It was pathetic, and disappointing, and since then, it’s true, I have lost most interest in playing chase-the-rabbit with you.

    Also — I will take Reason’s archive of SPLC criticism over yours any day of the week.

  35. Barack Obama’s thuggish campaign has exceeded itself with a Spanish-language ad that is dishonest at several levels. ABC’s Jake Tapper blows the whistle:

    “Sen. Barack Obama has launched a new Spanish-language TV ad that seeks to paint Sen. John McCain as anti-immigrant, even tying the Republican to his longtime conservative talk-radio nemesis Rush Limbaugh.
    As first reported by the Washington Post, Obama’s ad features a narrator saying: “They want us to forget the insults we’ve put up with…the intolerance…they made us feel marginalized in this country we love so much.”

    The screen then shows these two quotes from Limbaugh:

    “…stupid and unskilled Mexicans.”
    –Rush Limbaugh

    “You shut your mouth or you get out!”
    –Rush Limbaugh

    The narrator then says, “John McCain and his Republican friends have two faces. One that says lies just to get our vote…and another, even worse, that continues the policies of George Bush that put special interests ahead of working families. John McCain…more of the same old Republican tricks.””

  36. To MikeP:

    I’ll give you that it is better for those not working in the affected industries to have cheaper services. But how does it work when you’re trying to develop a strong local workforce?

    Employers are already bemoaning the fact that fewer and fewer Americans are going into science and engineering fields – the fields that allow our country to maintain a dominant position in the world economy. But why would an intelligent young person go into engineering when all they hear through school is that their jobs are being outsourced or replaced by HB1 immigrants? It doesn’t seem to me to be a good long-term solution to base our economic strength on the ability of India to produce engineering students.

    I know, free markets improve everyone’s life, right? Well, on average. Until global politics gets in the way and suddenly you can’t depend on your foreign suppliers, especially when they’re supplying core knowledge and skills that take years to develop.

    I understand what you’re saying, and I don’t know that limiting competition is better – just saying that there are costs, and they are paid by people who would like to be able to earn a good living by American standards for their work, not by the standards of the country whoever just left. I can see how it gets people worked up, even before you throw in the idiotic culture clash issues into it all.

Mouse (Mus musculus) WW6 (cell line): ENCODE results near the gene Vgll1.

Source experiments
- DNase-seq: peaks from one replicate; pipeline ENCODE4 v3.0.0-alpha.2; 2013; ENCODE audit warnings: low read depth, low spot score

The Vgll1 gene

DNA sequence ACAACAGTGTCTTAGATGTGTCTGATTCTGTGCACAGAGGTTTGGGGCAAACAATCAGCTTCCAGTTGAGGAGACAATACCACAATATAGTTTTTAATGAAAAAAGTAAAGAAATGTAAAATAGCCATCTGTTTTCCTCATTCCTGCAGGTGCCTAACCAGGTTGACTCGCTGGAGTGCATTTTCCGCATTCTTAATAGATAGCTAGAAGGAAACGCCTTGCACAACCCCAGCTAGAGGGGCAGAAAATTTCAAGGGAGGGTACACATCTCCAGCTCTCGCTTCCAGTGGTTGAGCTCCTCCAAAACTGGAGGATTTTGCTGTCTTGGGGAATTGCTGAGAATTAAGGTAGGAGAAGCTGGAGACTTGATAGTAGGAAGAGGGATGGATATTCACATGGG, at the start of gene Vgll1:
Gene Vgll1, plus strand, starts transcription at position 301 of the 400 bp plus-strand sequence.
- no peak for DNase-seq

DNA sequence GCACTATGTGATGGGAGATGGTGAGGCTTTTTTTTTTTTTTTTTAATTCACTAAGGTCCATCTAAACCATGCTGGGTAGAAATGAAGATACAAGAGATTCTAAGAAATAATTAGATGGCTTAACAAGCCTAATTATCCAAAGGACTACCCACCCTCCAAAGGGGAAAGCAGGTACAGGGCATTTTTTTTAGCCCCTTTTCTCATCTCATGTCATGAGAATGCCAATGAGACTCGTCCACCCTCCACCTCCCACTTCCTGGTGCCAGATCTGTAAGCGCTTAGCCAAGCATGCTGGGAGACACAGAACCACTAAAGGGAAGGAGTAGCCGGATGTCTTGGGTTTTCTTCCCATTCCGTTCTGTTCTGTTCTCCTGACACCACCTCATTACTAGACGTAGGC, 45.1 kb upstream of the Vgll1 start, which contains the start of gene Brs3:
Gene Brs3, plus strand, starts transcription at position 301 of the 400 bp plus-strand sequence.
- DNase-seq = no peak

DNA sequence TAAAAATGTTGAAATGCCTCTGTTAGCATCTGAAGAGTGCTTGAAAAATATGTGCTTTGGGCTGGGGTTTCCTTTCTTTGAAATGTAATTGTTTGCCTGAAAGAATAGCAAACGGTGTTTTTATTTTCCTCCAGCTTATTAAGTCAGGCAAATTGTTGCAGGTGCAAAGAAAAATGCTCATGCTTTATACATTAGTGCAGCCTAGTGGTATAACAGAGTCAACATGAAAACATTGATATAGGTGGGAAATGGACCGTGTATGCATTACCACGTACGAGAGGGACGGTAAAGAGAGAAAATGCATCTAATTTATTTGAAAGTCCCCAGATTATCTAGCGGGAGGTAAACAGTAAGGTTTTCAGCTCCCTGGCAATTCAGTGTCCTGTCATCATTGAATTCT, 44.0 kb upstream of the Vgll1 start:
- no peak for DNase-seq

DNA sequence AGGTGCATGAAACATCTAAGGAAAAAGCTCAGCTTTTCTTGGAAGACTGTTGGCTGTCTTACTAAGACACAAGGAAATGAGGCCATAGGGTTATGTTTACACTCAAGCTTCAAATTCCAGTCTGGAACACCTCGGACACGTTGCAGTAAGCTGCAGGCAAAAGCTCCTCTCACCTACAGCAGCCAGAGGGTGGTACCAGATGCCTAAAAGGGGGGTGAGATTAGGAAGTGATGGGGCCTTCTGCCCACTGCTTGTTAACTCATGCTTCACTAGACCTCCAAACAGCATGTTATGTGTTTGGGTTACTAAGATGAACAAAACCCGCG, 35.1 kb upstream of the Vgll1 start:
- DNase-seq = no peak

37. Sorry to double-post, but I found an interesting thing to add.

    First, sorry for the typos (replace HB1 with H1B).

    Second, I thought this was an interesting article on the topic from computerworld.

    http://www.computerworld.com/careertopics/careers/labor/story/0,10801,72848,00.html

    Interesting quote:

    ‘After the ostensible libertarian in the room, former Cato economist Steve Moore, laid out his case for permanently recruiting foreign talent, the panel’s economist called his bluff: “So, there is no argument for a temporary visa, then?” Moore did a double take before stammering, “Well, this is one of those wink-and-a-nod programs. Everybody expects most of these workers to stay.”‘

  38. Thank you so much for this article, Matt.

    My girlfriend is Japanese and is basically enslaved to a fast-food chain restaurant because they are sponsoring her work visa. Currently her status is ambiguous – her post-graduation extension of her student visa has now expired and we haven’t received any information from either the company or the government as to her current status. She has submitted and resubmitted all kinds of paperwork multiple times, can’t contact the lawyer the company hired who hasn’t seemed to have done anything, received the corporate runaround, has been told that she can’t be promoted until they have gotten approval from the government, etc. Its horrible and this is a college-educated person trying to do things the 100% legal way, pays taxes and is gainfully employed and not using state welfare. I worry she could be deported at any time.

    It’s even worse for poor Mexicans for whom legal immigration is practically impossible – the government requires immigrants from Mexico to keep at least $5000 in a bank account to prove that they can pay their way. Most Americans don’t have $5000 in a bank account, much less unemployed Mexicans!

    Any libertarian, including Bob Barr and Ron Paul, who advocates a war on illegal immigration is not really much of a libertarian. Haven’t we learned any lessons from the war on drugs, the war on guns, the war on gambling, the war on prostitution and any other activity that creates a black market for the criminal underworld? There is a lucrative industry in fake documents, human smuggling, etc. that is funding border gangs.

    Also, they don’t seem to understand basic economics. Illegal immigrants do for the most part pay their fair share in taxes – property and sales taxes are obviously paid (which cover most of the welfare state programs they actually use, like public education and public healthcare). Many pay income and social security taxes to get higher paying jobs, and those who don’t would mostly not qualify for income taxes anyway. In fact, I can almost guarantee that if illegal immigrants payed income taxes legally, tax credits would end up costing us money. The economics for the case against illegal immigration is simply not there.